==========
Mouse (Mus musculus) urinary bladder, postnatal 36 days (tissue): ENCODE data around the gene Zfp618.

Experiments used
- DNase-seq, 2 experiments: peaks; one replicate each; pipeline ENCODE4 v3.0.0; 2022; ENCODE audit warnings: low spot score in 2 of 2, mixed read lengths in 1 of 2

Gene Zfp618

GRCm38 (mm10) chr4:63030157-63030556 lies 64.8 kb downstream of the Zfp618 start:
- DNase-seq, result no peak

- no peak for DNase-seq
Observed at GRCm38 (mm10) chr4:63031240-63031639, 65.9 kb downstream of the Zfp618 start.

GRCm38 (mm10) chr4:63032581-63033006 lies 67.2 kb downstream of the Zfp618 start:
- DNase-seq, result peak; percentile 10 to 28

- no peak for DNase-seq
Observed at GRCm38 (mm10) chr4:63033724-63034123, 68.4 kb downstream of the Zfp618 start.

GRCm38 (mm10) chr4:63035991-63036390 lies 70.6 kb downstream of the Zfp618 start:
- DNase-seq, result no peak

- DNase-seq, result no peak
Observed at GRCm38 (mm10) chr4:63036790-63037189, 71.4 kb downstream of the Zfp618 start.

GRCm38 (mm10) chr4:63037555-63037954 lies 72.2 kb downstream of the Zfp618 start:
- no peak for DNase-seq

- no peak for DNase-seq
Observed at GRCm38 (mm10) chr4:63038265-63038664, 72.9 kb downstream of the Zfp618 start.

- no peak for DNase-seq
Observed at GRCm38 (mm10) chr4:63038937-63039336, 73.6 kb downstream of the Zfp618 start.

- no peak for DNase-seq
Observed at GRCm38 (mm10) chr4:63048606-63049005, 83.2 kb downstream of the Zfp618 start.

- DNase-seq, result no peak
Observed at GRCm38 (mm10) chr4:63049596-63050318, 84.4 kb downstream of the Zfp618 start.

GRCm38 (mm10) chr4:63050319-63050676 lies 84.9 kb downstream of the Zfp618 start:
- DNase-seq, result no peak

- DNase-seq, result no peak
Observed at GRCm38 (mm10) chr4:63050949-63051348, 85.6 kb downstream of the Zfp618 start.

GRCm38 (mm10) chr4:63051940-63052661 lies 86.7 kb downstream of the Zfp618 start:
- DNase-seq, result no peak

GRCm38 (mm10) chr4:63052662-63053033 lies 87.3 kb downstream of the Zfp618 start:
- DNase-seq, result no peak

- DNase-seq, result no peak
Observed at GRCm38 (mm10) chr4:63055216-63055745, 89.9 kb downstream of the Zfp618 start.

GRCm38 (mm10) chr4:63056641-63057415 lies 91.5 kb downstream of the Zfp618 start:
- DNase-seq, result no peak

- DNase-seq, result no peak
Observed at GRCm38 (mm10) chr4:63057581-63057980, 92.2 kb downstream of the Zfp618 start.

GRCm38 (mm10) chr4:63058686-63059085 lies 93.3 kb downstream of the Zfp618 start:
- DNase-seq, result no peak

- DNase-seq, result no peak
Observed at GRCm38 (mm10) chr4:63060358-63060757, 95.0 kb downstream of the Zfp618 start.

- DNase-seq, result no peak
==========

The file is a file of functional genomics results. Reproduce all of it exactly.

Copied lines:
Mouse (Mus musculus) urinary bladder, postnatal 36 days (tissue): ENCODE data around the gene Zfp618.

Experiments used
- DNase-seq, 2 experiments: peaks; one replicate each; pipeline ENCODE4 v3.0.0; 2022; ENCODE audit warnings: low spot score in 2 of 2, mixed read lengths in 1 of 2

Gene Zfp618

GRCm38 (mm10) chr4:63030157-63030556 lies 64.8 kb downstream of the Zfp618 start:
- DNase-seq, result no peak

- no peak for DNase-seq
Observed at GRCm38 (mm10) chr4:63031240-63031639, 65.9 kb downstream of the Zfp618 start.

GRCm38 (mm10) chr4:63032581-63033006 lies 67.2 kb downstream of the Zfp618 start:
- DNase-seq, result peak; percentile 10 to 28

- no peak for DNase-seq
Observed at GRCm38 (mm10) chr4:63033724-63034123, 68.4 kb downstream of the Zfp618 start.

GRCm38 (mm10) chr4:63035991-63036390 lies 70.6 kb downstream of the Zfp618 start:
- DNase-seq, result no peak

- DNase-seq, result no peak
Observed at GRCm38 (mm10) chr4:63036790-63037189, 71.4 kb downstream of the Zfp618 start.

GRCm38 (mm10) chr4:63037555-63037954 lies 72.2 kb downstream of the Zfp618 start:
- no peak for DNase-seq

- no peak for DNase-seq
Observed at GRCm38 (mm10) chr4:63038265-63038664, 72.9 kb downstream of the Zfp618 start.

- no peak for DNase-seq
Observed at GRCm38 (mm10) chr4:63038937-63039336, 73.6 kb downstream of the Zfp618 start.

- no peak for DNase-seq
Observed at GRCm38 (mm10) chr4:63048606-63049005, 83.2 kb downstream of the Zfp618 start.

- DNase-seq, result no peak
Observed at GRCm38 (mm10) chr4:63049596-63050318, 84.4 kb downstream of the Zfp618 start.

GRCm38 (mm10) chr4:63050319-63050676 lies 84.9 kb downstream of the Zfp618 start:
- DNase-seq, result no peak

- DNase-seq, result no peak
Observed at GRCm38 (mm10) chr4:63050949-63051348, 85.6 kb downstream of the Zfp618 start.

GRCm38 (mm10) chr4:63051940-63052661 lies 86.7 kb downstream of the Zfp618 start:
- DNase-seq, result no peak

GRCm38 (mm10) chr4:63052662-63053033 lies 87.3 kb downstream of the Zfp618 start:
- DNase-seq, result no peak

- DNase-seq, result no peak
Observed at GRCm38 (mm10) chr4:63055216-63055745, 89.9 kb downstream of the Zfp618 start.

GRCm38 (mm10) chr4:63056641-63057415 lies 91.5 kb downstream of the Zfp618 start:
- DNase-seq, result no peak

- DNase-seq, result no peak
Observed at GRCm38 (mm10) chr4:63057581-63057980, 92.2 kb downstream of the Zfp618 start.

GRCm38 (mm10) chr4:63058686-63059085 lies 93.3 kb downstream of the Zfp618 start:
- DNase-seq, result no peak

- DNase-seq, result no peak
Observed at GRCm38 (mm10) chr4:63060358-63060757, 95.0 kb downstream of the Zfp618 start.

- DNase-seq, result no peak